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Why There Is No Constitutional Right to Privacy, and How to Get One

By Susan Shelley

In 1965, the U.S. Supreme Court struck down a Connecticut law banning birth control. Justice William O. Douglas wrote, "Specific guarantees in the Bill of Rights have penumbras, formed by emanations from those guarantees that help give them life and substance. Various guarantees create zones of privacy."

On that vague interpretation rests the constitutional right to privacy in the United States.

At the time, Justice Potter Stewart wrote in a dissenting opinion, "With all deference, I can find no such general right of privacy in the Bill of Rights, in any other part of the Constitution, or in any case ever before decided by this Court."

Justice Stewart was joined by Justice Hugo Black, who four years earlier had criticized a colleague's draft opinion in another case for relying on "some imaginary and unknown fragment designated as the 'right of privacy.'"

It is worth remembering, as abortion rights and gay rights survive by the grace of Justice Douglas' hazy vision, that the Bill of Rights itself did not apply to the states until well into the 20th century. In the 1900 case of Maxwell v. Dow, the Court said the first ten amendments to the Constitution "were not intended to and did not have any effect upon the powers of the respective states," adding, "This has been many times decided."

The Supreme Court has spent the last 75 or so years building an edifice of constitutional rights on what is known as the Incorporation Doctrine, the idea that certain guarantees in the Bill of Rights are so fundamental to the concept of due process of law that they must apply to the states through the Fourteenth Amendment, which bars any state from denying due process of law to any person.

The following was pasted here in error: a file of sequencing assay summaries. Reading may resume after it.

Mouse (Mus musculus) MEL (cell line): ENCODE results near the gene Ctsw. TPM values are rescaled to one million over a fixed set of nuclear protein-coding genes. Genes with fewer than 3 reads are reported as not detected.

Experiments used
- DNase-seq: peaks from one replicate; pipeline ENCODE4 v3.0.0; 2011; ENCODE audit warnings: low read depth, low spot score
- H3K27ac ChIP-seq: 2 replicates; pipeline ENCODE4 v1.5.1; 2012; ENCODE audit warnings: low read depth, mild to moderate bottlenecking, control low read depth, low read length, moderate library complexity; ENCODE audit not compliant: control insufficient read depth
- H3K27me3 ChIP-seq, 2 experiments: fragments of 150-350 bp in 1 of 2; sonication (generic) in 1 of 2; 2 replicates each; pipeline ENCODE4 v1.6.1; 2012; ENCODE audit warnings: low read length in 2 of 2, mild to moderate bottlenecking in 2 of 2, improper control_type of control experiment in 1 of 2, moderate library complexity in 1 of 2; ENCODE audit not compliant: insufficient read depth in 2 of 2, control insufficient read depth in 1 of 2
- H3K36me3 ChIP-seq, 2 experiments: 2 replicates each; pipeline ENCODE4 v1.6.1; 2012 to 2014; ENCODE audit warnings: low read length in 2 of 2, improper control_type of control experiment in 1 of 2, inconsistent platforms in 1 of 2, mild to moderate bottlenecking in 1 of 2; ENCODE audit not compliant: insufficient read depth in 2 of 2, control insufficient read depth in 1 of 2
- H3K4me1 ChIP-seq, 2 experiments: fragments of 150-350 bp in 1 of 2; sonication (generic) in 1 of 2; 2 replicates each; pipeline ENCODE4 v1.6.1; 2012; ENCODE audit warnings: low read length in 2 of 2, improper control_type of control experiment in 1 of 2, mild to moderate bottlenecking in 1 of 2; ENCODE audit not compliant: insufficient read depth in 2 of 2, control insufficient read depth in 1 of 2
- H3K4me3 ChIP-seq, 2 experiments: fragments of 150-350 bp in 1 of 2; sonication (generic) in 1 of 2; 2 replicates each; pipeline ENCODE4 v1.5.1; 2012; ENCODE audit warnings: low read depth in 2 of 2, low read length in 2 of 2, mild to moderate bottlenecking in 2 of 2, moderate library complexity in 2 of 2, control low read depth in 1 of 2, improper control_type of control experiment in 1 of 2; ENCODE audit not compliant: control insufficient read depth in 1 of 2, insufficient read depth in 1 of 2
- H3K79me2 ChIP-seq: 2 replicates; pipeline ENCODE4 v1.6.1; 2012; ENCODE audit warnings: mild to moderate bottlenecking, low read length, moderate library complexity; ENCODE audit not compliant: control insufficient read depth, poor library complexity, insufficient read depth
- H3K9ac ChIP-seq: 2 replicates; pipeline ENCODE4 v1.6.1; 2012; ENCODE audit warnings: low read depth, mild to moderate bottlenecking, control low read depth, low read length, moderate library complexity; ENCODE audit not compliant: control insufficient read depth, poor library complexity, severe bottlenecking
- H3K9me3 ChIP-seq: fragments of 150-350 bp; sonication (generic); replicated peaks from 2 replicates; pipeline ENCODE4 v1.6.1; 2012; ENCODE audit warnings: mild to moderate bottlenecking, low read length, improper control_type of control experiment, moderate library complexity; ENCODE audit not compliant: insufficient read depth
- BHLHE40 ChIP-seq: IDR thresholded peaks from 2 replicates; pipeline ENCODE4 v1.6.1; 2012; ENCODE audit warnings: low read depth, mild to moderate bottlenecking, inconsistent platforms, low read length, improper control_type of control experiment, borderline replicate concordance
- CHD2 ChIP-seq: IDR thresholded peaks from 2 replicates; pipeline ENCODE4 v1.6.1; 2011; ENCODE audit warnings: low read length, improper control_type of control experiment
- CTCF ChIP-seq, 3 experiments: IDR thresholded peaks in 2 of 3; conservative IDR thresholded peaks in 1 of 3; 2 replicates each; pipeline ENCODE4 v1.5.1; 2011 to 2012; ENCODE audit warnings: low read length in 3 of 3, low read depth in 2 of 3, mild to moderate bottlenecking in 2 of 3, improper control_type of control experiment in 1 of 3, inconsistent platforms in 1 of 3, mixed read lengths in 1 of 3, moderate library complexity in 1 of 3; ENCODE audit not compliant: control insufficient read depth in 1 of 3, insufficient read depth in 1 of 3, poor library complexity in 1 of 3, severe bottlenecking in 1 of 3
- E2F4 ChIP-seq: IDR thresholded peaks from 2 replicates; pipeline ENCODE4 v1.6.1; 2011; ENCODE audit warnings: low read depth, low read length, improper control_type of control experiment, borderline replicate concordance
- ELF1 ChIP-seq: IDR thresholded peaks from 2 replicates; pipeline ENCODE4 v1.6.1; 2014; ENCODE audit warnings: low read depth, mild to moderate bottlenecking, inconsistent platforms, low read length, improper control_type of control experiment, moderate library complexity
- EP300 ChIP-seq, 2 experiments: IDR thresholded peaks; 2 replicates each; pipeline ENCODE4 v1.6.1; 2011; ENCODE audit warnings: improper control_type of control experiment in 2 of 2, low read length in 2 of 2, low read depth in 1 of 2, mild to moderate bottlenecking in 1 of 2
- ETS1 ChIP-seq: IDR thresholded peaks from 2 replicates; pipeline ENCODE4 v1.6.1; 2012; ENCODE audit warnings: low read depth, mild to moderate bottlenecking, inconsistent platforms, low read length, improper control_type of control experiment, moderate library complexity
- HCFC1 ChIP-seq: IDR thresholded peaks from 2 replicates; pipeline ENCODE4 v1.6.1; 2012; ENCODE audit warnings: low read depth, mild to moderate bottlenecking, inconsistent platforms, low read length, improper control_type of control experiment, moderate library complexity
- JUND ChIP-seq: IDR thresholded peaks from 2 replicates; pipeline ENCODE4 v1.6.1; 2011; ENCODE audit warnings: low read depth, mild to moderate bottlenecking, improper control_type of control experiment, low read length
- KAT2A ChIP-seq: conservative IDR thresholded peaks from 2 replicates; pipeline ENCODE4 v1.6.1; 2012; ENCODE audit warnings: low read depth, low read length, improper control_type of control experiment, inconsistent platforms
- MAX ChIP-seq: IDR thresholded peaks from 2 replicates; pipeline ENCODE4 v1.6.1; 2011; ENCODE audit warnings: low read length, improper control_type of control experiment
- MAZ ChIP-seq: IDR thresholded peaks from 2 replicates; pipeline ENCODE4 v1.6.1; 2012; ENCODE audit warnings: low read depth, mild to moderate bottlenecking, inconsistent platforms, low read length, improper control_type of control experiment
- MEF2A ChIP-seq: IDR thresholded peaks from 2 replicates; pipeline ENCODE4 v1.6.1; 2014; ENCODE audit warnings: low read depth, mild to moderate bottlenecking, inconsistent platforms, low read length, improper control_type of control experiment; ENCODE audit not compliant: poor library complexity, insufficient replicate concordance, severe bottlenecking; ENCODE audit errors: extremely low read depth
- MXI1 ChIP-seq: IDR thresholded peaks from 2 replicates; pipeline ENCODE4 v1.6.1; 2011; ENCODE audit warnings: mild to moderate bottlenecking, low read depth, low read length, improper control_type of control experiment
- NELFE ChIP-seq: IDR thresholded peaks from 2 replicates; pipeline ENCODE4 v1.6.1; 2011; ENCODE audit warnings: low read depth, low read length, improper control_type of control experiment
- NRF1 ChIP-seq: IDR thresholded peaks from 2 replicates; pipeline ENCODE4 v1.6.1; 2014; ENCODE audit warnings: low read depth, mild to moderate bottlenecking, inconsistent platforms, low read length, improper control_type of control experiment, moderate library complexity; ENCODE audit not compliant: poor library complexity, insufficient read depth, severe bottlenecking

The problem with this doctrine arises when the Court tries to determine which rights are "fundamental" enough to incorporate, and to what extent. "Some are in and some are out," Justice Felix Frankfurter observed in 1947, "but we are left in the dark as to which are in and which are out."

Justice Frankfurter identified the dilemma: "If the basis of selection is merely that those provisions of the first eight Amendments are incorporated which commend themselves to individual justices as indispensable to the dignity and happiness of a free man," he wrote, "we are thrown back to a merely subjective test."

The Supreme Court decided in 1973 to protect a woman's right to privacy in the first trimester of pregnancy and thirty years later to protect the privacy of gay couples from state sodomy laws. Yet supporters of these rights can find little security in these decisions, which could be eroded or overturned by a future Court with a different view of what is "indispensable to the dignity and happiness of a free man."

There is another way. We can amend the Constitution to create a right of privacy that would be beyond the reach of any future court or Congress.

A constitutional amendment requires a two-thirds vote of the House and the Senate (or a constitutional convention called by two-thirds of the states), followed by the ratification of three-quarters of the states. That means any amendment must reflect the will of a solid majority of the country in order to have a chance of success.